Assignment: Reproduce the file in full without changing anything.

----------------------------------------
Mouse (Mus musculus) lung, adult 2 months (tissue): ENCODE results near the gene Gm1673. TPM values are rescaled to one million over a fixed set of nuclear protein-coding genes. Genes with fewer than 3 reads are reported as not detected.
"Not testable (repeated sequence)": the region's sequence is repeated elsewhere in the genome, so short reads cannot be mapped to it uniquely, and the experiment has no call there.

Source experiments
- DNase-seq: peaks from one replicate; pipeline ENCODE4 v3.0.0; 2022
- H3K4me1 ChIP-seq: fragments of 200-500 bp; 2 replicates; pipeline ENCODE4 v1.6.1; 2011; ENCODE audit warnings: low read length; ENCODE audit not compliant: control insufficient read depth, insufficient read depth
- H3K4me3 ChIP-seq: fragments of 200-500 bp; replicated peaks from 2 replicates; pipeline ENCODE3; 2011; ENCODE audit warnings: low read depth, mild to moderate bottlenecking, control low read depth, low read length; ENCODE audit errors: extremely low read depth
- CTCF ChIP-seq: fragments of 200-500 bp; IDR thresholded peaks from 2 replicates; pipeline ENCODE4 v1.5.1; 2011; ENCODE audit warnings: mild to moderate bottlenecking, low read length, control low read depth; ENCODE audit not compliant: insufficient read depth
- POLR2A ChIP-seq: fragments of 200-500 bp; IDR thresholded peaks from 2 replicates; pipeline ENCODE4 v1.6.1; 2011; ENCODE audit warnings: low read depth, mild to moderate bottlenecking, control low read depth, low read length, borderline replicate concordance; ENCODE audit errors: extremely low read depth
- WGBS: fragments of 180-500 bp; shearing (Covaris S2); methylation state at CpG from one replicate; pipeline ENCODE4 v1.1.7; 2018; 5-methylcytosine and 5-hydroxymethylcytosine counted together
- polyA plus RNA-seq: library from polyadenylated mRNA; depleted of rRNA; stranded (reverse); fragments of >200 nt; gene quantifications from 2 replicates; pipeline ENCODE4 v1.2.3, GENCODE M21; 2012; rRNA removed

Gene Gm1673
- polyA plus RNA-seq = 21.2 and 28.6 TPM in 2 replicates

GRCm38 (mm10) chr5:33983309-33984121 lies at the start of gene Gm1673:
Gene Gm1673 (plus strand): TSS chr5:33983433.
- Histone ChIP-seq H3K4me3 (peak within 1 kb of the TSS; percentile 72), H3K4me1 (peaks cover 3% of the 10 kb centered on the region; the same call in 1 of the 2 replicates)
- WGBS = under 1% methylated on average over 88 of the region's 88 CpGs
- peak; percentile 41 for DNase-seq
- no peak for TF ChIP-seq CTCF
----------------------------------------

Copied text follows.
Mouse (Mus musculus) lung, adult 2 months (tissue): ENCODE results near the gene Gm1673. TPM values are rescaled to one million over a fixed set of nuclear protein-coding genes. Genes with fewer than 3 reads are reported as not detected.
"Not testable (repeated sequence)": the region's sequence is repeated elsewhere in the genome, so short reads cannot be mapped to it uniquely, and the experiment has no call there.

Source experiments
- DNase-seq: peaks from one replicate; pipeline ENCODE4 v3.0.0; 2022
- H3K4me1 ChIP-seq: fragments of 200-500 bp; 2 replicates; pipeline ENCODE4 v1.6.1; 2011; ENCODE audit warnings: low read length; ENCODE audit not compliant: control insufficient read depth, insufficient read depth
- H3K4me3 ChIP-seq: fragments of 200-500 bp; replicated peaks from 2 replicates; pipeline ENCODE3; 2011; ENCODE audit warnings: low read depth, mild to moderate bottlenecking, control low read depth, low read length; ENCODE audit errors: extremely low read depth
- CTCF ChIP-seq: fragments of 200-500 bp; IDR thresholded peaks from 2 replicates; pipeline ENCODE4 v1.5.1; 2011; ENCODE audit warnings: mild to moderate bottlenecking, low read length, control low read depth; ENCODE audit not compliant: insufficient read depth
- POLR2A ChIP-seq: fragments of 200-500 bp; IDR thresholded peaks from 2 replicates; pipeline ENCODE4 v1.6.1; 2011; ENCODE audit warnings: low read depth, mild to moderate bottlenecking, control low read depth, low read length, borderline replicate concordance; ENCODE audit errors: extremely low read depth
- WGBS: fragments of 180-500 bp; shearing (Covaris S2); methylation state at CpG from one replicate; pipeline ENCODE4 v1.1.7; 2018; 5-methylcytosine and 5-hydroxymethylcytosine counted together
- polyA plus RNA-seq: library from polyadenylated mRNA; depleted of rRNA; stranded (reverse); fragments of >200 nt; gene quantifications from 2 replicates; pipeline ENCODE4 v1.2.3, GENCODE M21; 2012; rRNA removed

Gene Gm1673
- polyA plus RNA-seq = 21.2 and 28.6 TPM in 2 replicates

GRCm38 (mm10) chr5:33983309-33984121 lies at the start of gene Gm1673:
Gene Gm1673 (plus strand): TSS chr5:33983433.
- Histone ChIP-seq H3K4me3 (peak within 1 kb of the TSS; percentile 72), H3K4me1 (peaks cover 3% of the 10 kb centered on the region; the same call in 1 of the 2 replicates)
- WGBS = under 1% methylated on average over 88 of the region's 88 CpGs
- peak; percentile 41 for DNase-seq
- no peak for TF ChIP-seq CTCF